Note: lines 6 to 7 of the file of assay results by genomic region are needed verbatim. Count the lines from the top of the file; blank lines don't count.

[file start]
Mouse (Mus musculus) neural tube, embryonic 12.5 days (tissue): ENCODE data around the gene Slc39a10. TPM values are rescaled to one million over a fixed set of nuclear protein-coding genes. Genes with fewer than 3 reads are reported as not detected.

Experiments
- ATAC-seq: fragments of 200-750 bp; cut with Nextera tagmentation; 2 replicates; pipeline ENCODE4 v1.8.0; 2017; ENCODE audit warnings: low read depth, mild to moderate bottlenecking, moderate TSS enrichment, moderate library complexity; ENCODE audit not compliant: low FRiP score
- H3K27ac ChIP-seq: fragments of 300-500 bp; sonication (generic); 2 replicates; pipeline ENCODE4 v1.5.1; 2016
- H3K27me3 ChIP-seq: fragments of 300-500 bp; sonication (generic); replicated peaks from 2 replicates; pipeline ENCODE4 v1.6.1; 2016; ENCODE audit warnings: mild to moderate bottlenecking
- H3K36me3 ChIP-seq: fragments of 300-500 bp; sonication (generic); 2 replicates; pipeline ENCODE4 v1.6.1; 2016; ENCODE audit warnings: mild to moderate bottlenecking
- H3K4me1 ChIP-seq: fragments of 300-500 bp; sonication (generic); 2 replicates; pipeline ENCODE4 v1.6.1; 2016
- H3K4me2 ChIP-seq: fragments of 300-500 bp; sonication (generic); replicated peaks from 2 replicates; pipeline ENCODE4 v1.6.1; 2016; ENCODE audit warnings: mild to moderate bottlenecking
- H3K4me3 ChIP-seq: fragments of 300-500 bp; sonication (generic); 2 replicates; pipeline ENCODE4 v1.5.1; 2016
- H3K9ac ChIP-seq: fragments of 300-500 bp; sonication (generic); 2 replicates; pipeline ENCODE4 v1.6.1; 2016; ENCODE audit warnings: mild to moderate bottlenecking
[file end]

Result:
- H3K36me3 ChIP-seq: fragments of 300-500 bp; sonication (generic); 2 replicates; pipeline ENCODE4 v1.6.1; 2016; ENCODE audit warnings: mild to moderate bottlenecking
- H3K4me1 ChIP-seq: fragments of 300-500 bp; sonication (generic); 2 replicates; pipeline ENCODE4 v1.6.1; 2016